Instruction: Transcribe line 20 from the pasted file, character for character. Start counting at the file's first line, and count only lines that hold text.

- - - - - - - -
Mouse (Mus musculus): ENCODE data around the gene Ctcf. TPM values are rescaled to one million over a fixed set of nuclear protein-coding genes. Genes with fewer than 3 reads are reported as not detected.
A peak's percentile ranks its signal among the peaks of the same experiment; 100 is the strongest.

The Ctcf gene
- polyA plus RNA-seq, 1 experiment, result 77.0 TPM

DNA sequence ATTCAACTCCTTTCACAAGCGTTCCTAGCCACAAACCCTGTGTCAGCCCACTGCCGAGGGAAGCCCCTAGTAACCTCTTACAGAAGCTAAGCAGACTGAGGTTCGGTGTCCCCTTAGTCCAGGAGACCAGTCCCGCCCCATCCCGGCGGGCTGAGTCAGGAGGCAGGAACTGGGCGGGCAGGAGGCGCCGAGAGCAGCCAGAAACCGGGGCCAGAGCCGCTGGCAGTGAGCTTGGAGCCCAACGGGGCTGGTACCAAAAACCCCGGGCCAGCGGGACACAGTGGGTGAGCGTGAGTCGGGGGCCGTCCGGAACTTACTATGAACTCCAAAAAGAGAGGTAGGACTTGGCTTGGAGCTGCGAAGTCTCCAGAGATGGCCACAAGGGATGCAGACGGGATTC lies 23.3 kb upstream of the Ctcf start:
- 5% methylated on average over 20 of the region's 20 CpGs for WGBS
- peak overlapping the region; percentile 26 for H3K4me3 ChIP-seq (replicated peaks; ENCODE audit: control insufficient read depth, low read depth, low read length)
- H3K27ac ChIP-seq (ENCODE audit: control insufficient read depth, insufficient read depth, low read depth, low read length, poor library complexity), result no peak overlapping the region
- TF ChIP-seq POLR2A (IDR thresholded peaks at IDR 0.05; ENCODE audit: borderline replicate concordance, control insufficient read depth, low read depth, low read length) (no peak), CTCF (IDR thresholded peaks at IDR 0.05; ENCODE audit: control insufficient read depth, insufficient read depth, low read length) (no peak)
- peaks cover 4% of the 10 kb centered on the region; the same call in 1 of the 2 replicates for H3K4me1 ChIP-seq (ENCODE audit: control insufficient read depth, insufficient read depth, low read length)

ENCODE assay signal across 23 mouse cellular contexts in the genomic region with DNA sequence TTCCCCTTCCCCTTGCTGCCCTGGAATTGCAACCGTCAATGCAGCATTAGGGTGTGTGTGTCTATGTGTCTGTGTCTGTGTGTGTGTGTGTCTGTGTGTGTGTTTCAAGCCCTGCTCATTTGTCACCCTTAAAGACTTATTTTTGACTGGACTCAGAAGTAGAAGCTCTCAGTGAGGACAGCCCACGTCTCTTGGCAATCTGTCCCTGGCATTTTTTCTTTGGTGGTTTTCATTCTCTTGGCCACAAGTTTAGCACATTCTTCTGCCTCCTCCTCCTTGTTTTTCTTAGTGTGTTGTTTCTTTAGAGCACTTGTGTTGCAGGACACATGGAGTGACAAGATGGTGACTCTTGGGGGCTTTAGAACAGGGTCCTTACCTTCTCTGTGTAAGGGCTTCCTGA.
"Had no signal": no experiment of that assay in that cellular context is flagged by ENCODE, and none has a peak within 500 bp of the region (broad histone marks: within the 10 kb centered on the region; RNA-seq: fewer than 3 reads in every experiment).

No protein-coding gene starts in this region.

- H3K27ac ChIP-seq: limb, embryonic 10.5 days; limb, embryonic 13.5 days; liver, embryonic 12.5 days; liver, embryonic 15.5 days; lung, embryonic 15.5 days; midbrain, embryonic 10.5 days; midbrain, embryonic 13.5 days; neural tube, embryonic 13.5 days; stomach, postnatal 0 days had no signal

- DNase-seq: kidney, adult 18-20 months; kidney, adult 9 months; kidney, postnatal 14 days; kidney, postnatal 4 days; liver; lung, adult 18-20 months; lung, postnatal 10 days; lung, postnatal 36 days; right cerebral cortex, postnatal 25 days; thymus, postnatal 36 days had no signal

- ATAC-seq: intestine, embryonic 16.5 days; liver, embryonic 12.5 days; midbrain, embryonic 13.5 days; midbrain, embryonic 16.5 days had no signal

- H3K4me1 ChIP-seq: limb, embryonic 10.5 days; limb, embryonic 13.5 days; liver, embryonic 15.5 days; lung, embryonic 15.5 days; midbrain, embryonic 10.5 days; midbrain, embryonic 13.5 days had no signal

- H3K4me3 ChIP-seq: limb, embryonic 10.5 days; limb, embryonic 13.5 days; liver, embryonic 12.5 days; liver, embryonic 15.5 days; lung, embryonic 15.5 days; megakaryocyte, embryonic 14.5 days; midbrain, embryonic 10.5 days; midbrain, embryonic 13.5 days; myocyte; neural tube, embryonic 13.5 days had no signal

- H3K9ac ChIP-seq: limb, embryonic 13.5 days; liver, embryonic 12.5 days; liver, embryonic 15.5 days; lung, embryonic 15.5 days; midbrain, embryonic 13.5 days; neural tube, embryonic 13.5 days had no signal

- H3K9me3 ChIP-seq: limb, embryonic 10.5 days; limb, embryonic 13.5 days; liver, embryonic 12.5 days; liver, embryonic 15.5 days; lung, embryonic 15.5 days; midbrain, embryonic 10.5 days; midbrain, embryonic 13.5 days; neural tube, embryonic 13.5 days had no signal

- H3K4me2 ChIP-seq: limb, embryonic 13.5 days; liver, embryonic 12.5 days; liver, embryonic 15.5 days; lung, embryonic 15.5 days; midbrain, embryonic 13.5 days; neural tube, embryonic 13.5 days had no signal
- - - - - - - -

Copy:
- H3K9me3 ChIP-seq: limb, embryonic 10.5 days; limb, embryonic 13.5 days; liver, embryonic 12.5 days; liver, embryonic 15.5 days; lung, embryonic 15.5 days; midbrain, embryonic 10.5 days; midbrain, embryonic 13.5 days; neural tube, embryonic 13.5 days had no signal